Critical Thinking at A-Level is a qualification offered by OCR, one of the main exam boards for secondary and higher education. Critical Thinking is the study of arguments, problems, and ideas, as well as the logic the binds arguments together. The role of a critical thinker is to spot faulty reasoning in the arguments that other people make, whilst using reason and evidence when forming their own positions.
Critical Thinking is particularly useful in the modern information era, where it’s easy to be bombarded by news, facts, and opinions. Sometimes, people want to push an agenda, and will misinterpret data or twist events to suit it. Sadly, you can’t just accept everything at face value.
A good critical thinker will be able to analyse and evaluate arguments, develop their own arguments, and be able to follow evidence and logic to the best conclusion. These are all invaluable skills for staying informed about how things truly are in the modern era.
Like most other A-Level subjects, it’s divided into two parts:
• AS Level;
• A2 Level.
From here, AS and A2 Levels are split into the following units:
Critical Thinking at A-Level – AS Units
• The language of reasoning;
• Analysis of argument;
• Evaluating arguments;
• Developing reasoned arguments.
Critical Thinking at A-Level – A2 Units
• Ethical theories;
• Recognising and applying principles;
• Dilemmas and decision-making;
• Analysis of complex arguments;
• Evaluating complex arguments;
• Developing cogent and complex arguments.
Here, we’re going to take a look at each of the topics. In this post, we’re going to focus on the AS Level units.
Critical Thinking at A-Level – The Language of Reasoning
This is the introductory module to Critical Thinking, where students will learn the very basics of argumentation. In this unit, students will learn how to identify an argument, as well as the premises and conclusion which constitute it. In addition to this, students will have to be able to explain what the following ideas and devices are, and be able to identify them in an argument:
• Hypothetical reasoning (such as ‘if, then’ statements);
On top of this, students must be able to evaluate evidence which is frequently used in arguments:
• Ambiguity in statistical data;
• The representative quality and size of surveys;
• How evidence was collected;
• Alternative ways of interpreting the same data.
Critical Thinking at A-Level – Credibility
The credibility module focuses on students’ ability to assess claims made in a text. In other words, students need to be able to show an understanding of the following in the context of argumentation. In addition, they need to be able to identify these features:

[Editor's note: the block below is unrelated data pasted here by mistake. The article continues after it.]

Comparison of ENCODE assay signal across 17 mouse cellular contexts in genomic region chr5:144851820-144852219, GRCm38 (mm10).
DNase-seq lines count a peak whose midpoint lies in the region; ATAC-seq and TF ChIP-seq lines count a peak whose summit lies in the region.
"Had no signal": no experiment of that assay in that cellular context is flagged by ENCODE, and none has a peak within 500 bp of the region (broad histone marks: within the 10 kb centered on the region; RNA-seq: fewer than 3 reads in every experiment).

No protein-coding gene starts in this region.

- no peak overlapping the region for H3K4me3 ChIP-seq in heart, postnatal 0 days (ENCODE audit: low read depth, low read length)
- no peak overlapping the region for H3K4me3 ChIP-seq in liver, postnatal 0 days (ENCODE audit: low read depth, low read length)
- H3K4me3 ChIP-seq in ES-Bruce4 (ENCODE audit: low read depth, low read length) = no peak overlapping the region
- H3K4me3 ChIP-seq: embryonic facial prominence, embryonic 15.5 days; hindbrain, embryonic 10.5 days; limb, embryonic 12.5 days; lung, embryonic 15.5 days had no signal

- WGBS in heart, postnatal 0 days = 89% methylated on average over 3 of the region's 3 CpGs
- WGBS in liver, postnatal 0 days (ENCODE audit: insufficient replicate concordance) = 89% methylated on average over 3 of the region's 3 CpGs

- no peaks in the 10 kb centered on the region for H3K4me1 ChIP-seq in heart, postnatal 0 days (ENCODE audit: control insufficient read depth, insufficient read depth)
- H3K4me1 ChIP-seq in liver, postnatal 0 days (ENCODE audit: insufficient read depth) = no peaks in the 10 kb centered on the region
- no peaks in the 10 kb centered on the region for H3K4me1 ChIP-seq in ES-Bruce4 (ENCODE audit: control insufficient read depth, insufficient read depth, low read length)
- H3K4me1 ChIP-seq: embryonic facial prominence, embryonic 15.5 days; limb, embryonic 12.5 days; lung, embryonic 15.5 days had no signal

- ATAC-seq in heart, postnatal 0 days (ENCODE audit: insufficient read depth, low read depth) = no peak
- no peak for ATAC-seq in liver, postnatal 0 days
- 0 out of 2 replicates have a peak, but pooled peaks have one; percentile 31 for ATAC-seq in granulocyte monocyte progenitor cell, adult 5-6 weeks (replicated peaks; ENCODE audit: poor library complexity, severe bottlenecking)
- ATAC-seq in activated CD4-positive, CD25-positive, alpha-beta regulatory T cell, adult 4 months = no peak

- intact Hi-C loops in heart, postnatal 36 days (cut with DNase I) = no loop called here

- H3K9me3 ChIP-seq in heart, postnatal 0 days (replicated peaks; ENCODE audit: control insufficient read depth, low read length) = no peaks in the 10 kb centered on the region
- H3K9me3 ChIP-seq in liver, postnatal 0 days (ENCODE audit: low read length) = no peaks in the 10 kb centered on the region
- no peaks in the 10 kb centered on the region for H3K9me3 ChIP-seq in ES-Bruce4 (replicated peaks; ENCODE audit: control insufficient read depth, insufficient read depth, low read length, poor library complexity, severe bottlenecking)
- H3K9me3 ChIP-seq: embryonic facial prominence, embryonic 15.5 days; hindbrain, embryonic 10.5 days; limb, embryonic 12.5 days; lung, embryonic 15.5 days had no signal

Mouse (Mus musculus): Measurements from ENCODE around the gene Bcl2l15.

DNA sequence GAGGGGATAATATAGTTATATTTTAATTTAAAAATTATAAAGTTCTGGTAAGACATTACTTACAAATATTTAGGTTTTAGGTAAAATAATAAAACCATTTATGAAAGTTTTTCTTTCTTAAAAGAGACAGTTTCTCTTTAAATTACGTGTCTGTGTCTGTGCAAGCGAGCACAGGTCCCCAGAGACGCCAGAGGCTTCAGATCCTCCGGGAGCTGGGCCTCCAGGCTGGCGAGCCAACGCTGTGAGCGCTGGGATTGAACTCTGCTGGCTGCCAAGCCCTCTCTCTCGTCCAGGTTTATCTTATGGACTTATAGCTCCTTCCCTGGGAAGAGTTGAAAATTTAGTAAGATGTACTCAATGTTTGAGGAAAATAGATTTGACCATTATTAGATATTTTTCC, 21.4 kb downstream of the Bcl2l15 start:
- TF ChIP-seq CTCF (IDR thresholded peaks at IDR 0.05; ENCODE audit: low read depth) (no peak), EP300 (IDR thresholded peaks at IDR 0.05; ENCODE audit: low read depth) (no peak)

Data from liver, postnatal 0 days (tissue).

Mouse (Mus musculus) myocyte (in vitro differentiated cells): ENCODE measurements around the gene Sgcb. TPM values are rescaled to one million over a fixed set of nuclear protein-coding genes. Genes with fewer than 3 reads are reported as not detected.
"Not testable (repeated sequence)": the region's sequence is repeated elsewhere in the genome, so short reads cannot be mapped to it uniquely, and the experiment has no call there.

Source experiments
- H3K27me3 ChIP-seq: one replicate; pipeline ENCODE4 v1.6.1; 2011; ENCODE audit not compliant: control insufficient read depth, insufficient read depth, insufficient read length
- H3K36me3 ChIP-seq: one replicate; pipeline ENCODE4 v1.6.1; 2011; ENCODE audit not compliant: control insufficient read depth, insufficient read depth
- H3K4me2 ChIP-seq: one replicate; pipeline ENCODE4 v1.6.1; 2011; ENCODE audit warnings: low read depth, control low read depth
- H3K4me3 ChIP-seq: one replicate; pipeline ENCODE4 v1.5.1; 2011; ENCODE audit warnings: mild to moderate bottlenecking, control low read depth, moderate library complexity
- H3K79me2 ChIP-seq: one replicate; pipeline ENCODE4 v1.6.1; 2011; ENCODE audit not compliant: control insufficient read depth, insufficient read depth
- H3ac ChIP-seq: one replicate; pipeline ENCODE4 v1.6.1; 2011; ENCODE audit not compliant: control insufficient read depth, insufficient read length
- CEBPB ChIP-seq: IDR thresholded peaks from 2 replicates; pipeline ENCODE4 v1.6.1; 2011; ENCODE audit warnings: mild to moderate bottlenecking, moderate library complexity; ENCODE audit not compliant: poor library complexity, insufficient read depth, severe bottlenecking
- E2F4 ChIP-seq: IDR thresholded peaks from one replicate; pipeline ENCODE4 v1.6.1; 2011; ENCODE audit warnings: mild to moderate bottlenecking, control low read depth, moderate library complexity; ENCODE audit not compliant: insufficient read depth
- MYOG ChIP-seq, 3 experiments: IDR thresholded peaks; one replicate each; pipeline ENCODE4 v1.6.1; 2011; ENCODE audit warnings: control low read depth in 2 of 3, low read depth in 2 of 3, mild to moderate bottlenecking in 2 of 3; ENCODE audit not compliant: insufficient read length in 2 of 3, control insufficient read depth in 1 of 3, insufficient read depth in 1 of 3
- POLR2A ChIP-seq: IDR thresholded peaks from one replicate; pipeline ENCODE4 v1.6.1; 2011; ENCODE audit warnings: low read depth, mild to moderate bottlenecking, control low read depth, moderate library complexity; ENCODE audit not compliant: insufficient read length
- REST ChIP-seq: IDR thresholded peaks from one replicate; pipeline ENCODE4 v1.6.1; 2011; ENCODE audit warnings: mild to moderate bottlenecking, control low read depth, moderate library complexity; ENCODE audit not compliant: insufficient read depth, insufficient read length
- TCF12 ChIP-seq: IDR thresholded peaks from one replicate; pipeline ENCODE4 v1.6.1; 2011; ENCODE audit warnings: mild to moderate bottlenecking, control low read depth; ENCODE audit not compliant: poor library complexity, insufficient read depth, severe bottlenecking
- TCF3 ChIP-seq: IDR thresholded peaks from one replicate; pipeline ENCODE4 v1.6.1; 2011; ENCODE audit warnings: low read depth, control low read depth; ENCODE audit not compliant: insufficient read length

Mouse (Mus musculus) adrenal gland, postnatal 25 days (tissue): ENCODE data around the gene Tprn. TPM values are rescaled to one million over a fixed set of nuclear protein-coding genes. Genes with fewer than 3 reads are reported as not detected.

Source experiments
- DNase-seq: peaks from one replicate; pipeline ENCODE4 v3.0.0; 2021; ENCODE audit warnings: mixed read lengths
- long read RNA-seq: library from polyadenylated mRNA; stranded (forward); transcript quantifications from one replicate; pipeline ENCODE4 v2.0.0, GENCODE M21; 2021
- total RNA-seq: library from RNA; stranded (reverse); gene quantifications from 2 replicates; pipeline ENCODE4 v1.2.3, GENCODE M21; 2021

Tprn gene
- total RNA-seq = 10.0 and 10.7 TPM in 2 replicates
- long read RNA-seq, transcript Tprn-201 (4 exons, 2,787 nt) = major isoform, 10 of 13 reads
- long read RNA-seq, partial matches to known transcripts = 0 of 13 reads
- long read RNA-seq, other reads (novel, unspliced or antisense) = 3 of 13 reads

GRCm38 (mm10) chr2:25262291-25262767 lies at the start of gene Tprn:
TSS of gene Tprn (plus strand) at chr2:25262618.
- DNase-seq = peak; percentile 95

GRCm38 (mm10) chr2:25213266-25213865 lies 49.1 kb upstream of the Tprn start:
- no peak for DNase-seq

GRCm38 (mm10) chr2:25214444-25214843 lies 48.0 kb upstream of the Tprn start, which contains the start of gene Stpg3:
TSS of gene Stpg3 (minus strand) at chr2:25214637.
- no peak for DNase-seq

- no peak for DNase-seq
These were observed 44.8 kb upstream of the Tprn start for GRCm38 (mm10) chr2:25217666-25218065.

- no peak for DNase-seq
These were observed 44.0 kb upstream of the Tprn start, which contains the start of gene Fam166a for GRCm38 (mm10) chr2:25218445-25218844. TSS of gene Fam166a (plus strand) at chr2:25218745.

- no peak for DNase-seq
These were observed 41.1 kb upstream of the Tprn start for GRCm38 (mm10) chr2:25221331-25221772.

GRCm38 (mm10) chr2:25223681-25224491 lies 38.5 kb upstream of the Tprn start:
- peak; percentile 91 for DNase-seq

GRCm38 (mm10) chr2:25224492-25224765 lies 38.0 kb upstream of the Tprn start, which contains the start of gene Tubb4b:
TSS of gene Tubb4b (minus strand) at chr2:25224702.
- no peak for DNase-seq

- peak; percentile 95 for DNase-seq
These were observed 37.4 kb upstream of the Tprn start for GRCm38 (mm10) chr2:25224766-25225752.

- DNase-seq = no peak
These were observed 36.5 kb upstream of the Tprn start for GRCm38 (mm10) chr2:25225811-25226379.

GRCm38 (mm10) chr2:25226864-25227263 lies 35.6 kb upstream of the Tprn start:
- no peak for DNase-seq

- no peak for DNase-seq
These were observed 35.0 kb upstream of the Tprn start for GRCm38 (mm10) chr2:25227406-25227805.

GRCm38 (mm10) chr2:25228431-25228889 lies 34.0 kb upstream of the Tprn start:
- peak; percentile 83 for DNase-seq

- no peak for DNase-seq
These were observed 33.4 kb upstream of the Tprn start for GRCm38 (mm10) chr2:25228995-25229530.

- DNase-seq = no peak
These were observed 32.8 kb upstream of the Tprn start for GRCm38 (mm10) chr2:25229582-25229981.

• Vested interest or bias;
• Corroboration of evidence;
• Plausibility of evidence;
• Expertise of sources providing evidence;
• Positive and negative reputation;
• Consistency and inconsistency.
Critical Thinking at A-Level – Analysis of Argument
In this module, students will learn how to analyse arguments effectively. In order to do this, they’ll need to understand the tools and devices used in arguments. These include the following terms:
Critical Thinking at A-Level – Evaluating Arguments
In this module, students will be asked to assess strengths or weaknesses in arguments. Students will begin to learn about logical and argumentative fallacies. This gives them the tools to identify poor arguments quicker. These include the following:
Finally, students will learn about appeals. These are kinds of argumentative fallacy which rely on appeal to a falsehood in order to support an argument. Candidates need to be able to identify these fallacies, and also explain why they are a poor form of reasoning. These include:
• Appeal to authority;
• Appeal to tradition;
• Appeal to history (induction);
• Appeal to popularity (bandwagon fallacy);
• Appeal to emotion.
Critical Thinking at A-Level – Developing Reasoned Arguments
While the previous units were focused on analysing other people’s arguments, this module teaches and assesses based on how to create strong arguments. Students will have to create their own arguments using the following criteria:
• At least three reasons or premises to support a conclusion;
• An intermediate conclusion;
• Appropriate use of evidence to support the conclusion;
• A counter-assertion;
• A counter-argument;
• Hypothetical reasoning.
So, now you have an idea about what modules you’ll have to complete in the AS Level part of the critical thinking A-Level. In the next post, we’ll be taking a look at the modules in the A2 portion of the critical thinking A-Level.
If you’re planning on starting your A-Levels soon and want some guidance on how to complete them with the best grades possible, check out our guide: Pass Your A-levels with A*s.